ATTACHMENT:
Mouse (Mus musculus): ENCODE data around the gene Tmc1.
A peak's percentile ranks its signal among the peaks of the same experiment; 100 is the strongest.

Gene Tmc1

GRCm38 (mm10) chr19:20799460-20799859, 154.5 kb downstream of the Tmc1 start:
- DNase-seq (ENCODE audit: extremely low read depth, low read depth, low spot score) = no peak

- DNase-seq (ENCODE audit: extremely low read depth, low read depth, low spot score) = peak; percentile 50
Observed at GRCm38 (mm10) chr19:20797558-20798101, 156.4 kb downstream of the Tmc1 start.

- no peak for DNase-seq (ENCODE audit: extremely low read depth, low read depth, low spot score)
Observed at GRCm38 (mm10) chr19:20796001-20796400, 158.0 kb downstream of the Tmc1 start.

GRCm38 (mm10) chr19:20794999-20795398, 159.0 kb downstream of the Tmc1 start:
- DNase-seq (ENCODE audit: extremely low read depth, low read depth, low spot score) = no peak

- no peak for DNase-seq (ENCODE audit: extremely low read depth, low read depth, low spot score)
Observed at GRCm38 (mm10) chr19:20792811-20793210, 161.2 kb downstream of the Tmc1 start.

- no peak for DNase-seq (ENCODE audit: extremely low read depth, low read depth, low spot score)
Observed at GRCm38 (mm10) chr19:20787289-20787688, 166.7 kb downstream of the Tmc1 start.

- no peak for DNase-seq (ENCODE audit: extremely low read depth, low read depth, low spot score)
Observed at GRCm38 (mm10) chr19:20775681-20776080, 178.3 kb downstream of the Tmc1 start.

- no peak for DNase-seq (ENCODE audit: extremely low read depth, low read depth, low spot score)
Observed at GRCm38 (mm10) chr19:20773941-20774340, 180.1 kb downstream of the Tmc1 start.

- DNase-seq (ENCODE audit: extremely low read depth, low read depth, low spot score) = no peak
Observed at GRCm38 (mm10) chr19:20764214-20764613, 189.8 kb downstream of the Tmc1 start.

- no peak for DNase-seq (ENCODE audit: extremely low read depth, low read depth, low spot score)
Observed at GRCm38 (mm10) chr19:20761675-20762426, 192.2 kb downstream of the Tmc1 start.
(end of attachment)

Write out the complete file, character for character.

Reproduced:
Mouse (Mus musculus): ENCODE data around the gene Tmc1.
A peak's percentile ranks its signal among the peaks of the same experiment; 100 is the strongest.

Gene Tmc1

GRCm38 (mm10) chr19:20799460-20799859, 154.5 kb downstream of the Tmc1 start:
- DNase-seq (ENCODE audit: extremely low read depth, low read depth, low spot score) = no peak

- DNase-seq (ENCODE audit: extremely low read depth, low read depth, low spot score) = peak; percentile 50
Observed at GRCm38 (mm10) chr19:20797558-20798101, 156.4 kb downstream of the Tmc1 start.

- no peak for DNase-seq (ENCODE audit: extremely low read depth, low read depth, low spot score)
Observed at GRCm38 (mm10) chr19:20796001-20796400, 158.0 kb downstream of the Tmc1 start.

GRCm38 (mm10) chr19:20794999-20795398, 159.0 kb downstream of the Tmc1 start:
- DNase-seq (ENCODE audit: extremely low read depth, low read depth, low spot score) = no peak

- no peak for DNase-seq (ENCODE audit: extremely low read depth, low read depth, low spot score)
Observed at GRCm38 (mm10) chr19:20792811-20793210, 161.2 kb downstream of the Tmc1 start.

- no peak for DNase-seq (ENCODE audit: extremely low read depth, low read depth, low spot score)
Observed at GRCm38 (mm10) chr19:20787289-20787688, 166.7 kb downstream of the Tmc1 start.

- no peak for DNase-seq (ENCODE audit: extremely low read depth, low read depth, low spot score)
Observed at GRCm38 (mm10) chr19:20775681-20776080, 178.3 kb downstream of the Tmc1 start.

- no peak for DNase-seq (ENCODE audit: extremely low read depth, low read depth, low spot score)
Observed at GRCm38 (mm10) chr19:20773941-20774340, 180.1 kb downstream of the Tmc1 start.

- DNase-seq (ENCODE audit: extremely low read depth, low read depth, low spot score) = no peak
Observed at GRCm38 (mm10) chr19:20764214-20764613, 189.8 kb downstream of the Tmc1 start.

- no peak for DNase-seq (ENCODE audit: extremely low read depth, low read depth, low spot score)
Observed at GRCm38 (mm10) chr19:20761675-20762426, 192.2 kb downstream of the Tmc1 start.